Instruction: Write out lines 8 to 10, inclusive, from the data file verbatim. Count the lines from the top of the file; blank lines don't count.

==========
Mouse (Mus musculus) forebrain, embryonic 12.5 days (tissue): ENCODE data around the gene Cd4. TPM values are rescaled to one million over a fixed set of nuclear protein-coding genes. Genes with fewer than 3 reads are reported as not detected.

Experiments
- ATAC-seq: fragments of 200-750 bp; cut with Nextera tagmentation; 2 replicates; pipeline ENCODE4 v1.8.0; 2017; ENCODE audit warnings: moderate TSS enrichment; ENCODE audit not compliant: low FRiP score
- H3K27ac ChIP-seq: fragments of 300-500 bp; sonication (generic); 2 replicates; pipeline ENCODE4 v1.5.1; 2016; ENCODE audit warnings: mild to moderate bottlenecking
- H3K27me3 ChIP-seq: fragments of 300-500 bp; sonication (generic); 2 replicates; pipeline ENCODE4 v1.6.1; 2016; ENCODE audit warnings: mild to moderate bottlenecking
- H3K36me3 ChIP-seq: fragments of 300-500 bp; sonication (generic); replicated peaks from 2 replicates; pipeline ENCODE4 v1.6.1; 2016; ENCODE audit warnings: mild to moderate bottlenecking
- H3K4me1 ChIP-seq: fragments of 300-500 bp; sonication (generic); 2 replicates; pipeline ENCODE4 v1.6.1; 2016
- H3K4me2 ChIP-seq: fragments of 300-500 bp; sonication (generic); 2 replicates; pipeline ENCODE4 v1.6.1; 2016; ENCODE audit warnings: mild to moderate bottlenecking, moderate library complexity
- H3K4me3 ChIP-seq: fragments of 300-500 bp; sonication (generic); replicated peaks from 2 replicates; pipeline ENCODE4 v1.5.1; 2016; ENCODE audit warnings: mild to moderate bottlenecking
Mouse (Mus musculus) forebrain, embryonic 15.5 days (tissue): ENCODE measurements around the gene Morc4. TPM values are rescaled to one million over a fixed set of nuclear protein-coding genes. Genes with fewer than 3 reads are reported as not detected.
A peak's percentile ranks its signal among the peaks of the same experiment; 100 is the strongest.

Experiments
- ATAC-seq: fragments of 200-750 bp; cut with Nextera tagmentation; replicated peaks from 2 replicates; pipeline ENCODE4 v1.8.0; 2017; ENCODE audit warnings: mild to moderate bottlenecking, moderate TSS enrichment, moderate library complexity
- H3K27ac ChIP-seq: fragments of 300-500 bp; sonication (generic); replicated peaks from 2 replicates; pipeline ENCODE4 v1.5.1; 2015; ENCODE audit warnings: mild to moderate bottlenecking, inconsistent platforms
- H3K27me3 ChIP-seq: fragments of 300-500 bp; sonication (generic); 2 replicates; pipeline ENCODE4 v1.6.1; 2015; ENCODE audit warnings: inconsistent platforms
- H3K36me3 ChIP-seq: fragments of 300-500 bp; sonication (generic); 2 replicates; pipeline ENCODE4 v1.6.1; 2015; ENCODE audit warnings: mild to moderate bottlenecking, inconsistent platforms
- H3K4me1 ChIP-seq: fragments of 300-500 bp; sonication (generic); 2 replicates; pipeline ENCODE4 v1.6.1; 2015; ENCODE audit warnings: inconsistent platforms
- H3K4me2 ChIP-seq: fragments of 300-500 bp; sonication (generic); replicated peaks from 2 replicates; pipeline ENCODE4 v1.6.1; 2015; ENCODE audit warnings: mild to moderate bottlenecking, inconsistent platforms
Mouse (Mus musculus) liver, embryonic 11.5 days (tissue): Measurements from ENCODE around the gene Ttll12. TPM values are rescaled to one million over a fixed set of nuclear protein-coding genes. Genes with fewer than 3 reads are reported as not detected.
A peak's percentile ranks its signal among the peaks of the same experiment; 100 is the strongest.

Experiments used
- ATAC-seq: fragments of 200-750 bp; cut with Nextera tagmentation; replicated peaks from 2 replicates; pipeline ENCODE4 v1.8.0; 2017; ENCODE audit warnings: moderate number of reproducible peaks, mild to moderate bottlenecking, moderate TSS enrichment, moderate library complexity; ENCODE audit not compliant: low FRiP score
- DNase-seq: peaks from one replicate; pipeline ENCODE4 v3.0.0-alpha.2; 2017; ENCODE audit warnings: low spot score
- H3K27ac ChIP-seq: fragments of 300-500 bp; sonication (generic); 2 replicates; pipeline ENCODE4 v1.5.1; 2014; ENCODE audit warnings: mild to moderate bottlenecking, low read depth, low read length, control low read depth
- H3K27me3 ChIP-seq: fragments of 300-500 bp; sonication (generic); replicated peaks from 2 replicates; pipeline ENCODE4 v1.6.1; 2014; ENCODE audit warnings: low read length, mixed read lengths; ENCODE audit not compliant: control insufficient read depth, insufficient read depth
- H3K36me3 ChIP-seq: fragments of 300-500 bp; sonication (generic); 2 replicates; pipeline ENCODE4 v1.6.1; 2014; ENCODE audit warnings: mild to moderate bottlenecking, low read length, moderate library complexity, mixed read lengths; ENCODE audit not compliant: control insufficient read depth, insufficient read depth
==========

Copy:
- H3K4me2 ChIP-seq: fragments of 300-500 bp; sonication (generic); 2 replicates; pipeline ENCODE4 v1.6.1; 2016; ENCODE audit warnings: mild to moderate bottlenecking, moderate library complexity
- H3K4me3 ChIP-seq: fragments of 300-500 bp; sonication (generic); replicated peaks from 2 replicates; pipeline ENCODE4 v1.5.1; 2016; ENCODE audit warnings: mild to moderate bottlenecking
Mouse (Mus musculus) forebrain, embryonic 15.5 days (tissue): ENCODE measurements around the gene Morc4. TPM values are rescaled to one million over a fixed set of nuclear protein-coding genes. Genes with fewer than 3 reads are reported as not detected.